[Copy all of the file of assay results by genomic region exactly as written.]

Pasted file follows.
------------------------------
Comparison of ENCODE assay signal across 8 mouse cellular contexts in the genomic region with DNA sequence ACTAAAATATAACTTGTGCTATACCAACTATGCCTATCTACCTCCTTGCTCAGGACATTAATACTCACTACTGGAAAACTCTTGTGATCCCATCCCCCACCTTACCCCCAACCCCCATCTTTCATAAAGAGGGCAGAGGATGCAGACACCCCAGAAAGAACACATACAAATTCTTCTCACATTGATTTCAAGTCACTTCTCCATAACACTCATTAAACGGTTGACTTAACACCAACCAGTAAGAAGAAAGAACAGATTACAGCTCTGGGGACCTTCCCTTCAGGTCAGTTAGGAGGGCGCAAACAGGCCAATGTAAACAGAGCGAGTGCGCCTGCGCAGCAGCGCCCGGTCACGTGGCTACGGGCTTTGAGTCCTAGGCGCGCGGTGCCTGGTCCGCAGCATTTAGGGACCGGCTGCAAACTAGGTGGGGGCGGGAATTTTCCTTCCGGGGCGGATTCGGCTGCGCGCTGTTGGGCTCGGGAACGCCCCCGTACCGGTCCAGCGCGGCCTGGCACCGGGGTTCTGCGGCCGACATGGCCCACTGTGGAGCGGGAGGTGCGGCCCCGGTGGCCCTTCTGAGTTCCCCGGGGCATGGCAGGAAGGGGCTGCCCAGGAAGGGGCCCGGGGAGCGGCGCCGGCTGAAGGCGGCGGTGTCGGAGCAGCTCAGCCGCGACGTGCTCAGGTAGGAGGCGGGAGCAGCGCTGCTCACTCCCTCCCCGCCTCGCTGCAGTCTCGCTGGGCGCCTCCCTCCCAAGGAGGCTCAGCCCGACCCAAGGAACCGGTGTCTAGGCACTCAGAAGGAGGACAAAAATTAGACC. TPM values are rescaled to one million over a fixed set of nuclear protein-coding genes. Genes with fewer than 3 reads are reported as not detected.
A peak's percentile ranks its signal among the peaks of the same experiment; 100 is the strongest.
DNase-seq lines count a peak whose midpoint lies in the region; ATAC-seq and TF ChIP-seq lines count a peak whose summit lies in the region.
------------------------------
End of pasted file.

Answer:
Comparison of ENCODE assay signal across 8 mouse cellular contexts in the genomic region with DNA sequence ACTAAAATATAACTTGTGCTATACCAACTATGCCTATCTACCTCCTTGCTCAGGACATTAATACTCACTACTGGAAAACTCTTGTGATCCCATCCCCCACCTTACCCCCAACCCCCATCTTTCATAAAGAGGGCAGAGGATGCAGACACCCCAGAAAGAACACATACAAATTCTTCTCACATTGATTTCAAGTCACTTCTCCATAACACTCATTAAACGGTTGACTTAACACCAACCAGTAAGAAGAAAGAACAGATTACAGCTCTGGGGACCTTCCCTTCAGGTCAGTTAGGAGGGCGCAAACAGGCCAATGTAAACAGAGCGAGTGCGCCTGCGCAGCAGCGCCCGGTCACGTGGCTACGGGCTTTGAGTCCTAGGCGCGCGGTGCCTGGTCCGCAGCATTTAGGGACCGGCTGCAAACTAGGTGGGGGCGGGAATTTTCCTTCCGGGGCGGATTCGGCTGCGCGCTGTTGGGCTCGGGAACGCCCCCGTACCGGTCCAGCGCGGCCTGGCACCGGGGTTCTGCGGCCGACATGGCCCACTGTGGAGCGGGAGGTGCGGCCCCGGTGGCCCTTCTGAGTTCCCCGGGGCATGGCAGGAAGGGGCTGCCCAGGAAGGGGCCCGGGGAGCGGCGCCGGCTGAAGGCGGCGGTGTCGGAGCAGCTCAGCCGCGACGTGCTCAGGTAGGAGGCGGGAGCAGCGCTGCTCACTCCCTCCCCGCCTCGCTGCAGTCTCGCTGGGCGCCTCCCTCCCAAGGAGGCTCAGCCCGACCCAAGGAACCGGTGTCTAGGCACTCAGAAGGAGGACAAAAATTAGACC. TPM values are rescaled to one million over a fixed set of nuclear protein-coding genes. Genes with fewer than 3 reads are reported as not detected.
A peak's percentile ranks its signal among the peaks of the same experiment; 100 is the strongest.
DNase-seq lines count a peak whose midpoint lies in the region; ATAC-seq and TF ChIP-seq lines count a peak whose summit lies in the region.